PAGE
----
April 14, 2014
The United States and Mexico held the 6th round of the Bilateral Dialogue on Human Rights in Mexico City on April 3. Mexico and the United States agreed to seek new opportunities to work together to protect and promote human rights. Respect for human rights is a priority for both governments, which value their ability to maintain a frank, results-based and constructive dialogue on these issues.
The meeting covered a wide range of bilateral human rights issues, including developments and strategies in the field of human rights. Topics addressed included the prevention of torture and disappearances, military justice, human rights in the fight against terrorism, and violence against women and persons with disabilities. In addition, each delegation presented views on freedom of expression and actions to protect journalists and human rights defenders. They exchanged views on issues regarding the death penalty and consular notification. The human rights of migrants and those pertaining to vulnerable migrant groups were also addressed. The delegations discussed the value of improved cooperation at their shared border to reduce incidences of violence.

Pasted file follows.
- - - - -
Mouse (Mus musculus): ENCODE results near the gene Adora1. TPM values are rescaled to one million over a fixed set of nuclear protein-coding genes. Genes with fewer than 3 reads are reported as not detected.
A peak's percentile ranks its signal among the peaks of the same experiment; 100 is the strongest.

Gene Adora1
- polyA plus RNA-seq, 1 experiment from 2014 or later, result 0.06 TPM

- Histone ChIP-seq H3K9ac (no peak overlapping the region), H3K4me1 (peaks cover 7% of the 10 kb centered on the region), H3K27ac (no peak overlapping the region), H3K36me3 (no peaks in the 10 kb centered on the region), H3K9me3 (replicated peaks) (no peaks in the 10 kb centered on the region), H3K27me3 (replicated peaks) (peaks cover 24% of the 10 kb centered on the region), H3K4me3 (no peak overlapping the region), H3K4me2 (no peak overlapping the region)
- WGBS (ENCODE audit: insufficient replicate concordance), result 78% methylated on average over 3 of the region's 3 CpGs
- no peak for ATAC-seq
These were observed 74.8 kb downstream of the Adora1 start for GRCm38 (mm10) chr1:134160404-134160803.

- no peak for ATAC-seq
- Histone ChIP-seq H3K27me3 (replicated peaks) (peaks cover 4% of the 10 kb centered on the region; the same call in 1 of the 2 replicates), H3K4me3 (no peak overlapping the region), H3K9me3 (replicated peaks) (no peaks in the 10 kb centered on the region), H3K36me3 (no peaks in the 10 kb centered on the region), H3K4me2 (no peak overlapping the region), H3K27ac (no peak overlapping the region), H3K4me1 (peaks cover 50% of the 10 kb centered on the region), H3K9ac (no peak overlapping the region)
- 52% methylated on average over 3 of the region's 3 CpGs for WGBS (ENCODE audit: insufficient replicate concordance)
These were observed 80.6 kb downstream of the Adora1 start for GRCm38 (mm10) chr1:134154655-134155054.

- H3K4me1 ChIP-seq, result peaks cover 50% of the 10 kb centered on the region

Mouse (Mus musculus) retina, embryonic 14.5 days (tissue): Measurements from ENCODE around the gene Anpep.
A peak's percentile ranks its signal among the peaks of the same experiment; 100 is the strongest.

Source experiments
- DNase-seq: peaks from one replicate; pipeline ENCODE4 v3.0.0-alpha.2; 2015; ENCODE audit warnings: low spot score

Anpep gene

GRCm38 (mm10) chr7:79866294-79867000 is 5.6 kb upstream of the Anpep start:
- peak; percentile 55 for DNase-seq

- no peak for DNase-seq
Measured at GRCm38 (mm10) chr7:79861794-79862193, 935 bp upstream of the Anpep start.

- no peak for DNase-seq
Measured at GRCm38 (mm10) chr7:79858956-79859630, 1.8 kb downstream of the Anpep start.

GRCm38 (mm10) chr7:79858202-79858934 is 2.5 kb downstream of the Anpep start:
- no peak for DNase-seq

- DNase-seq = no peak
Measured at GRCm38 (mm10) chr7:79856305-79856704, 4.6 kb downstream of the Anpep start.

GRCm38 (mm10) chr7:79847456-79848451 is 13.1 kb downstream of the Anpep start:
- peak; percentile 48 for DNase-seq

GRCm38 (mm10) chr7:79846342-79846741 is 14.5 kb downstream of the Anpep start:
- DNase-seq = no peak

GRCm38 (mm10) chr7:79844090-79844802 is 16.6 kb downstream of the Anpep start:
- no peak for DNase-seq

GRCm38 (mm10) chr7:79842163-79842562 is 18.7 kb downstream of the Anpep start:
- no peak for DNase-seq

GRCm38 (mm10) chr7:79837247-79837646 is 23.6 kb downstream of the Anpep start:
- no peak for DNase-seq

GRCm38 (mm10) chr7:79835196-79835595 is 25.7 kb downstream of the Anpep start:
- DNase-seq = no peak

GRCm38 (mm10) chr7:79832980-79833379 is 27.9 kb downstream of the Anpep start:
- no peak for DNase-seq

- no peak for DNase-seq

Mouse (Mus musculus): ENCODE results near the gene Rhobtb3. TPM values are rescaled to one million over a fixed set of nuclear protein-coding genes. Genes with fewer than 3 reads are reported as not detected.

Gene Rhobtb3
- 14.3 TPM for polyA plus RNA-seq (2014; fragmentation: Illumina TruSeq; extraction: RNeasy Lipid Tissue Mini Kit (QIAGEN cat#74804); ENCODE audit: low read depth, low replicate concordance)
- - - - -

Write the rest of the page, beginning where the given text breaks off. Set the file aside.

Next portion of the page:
March 25, 2014
Amnesty International, 3/19/14
Mexico must put into action the promises it makes to the United Nations Human Rights Council tomorrow if it is to address the dire human rights situation in the country, Amnesty International said today.
“Effective long-lasting measures have to be taken to address ongoing patterns of disappearances, torture, arbitrary detentions as well as routine attacks on men and women defending human rights, journalists and migrants. Mexico must not fail again to uphold its commitments to the international community,” said Salil Shetty, Amnesty International’s Secretary General.
Tomorrow Mexico will announce to Human Rights Council members which of their 176 recommendations it will adopt. In 2009, during its last appearance before this human rights body, Mexico said it would implement the majority of recommendations. However, it then failed to take action in many areas to prevent the human rights crisis, which continues to this day.
January 29, 2014
Washington Post, 1/28/14
It’s one of the U.S. Border Patrol’s most controversial practices: shooting at migrants and suspected drug runners who throw rocks and other objects at agents. Many law enforcement experts say the best option is to take cover or move elsewhere, rather than use lethal force. A law enforcement think tank — hired last year by parent agency U.S. Customs and Border Protection to review the Border Patrol’s practices — recommended restraint when agents encounter rock throwers who don’t pose an imminent threat of serious injury or death.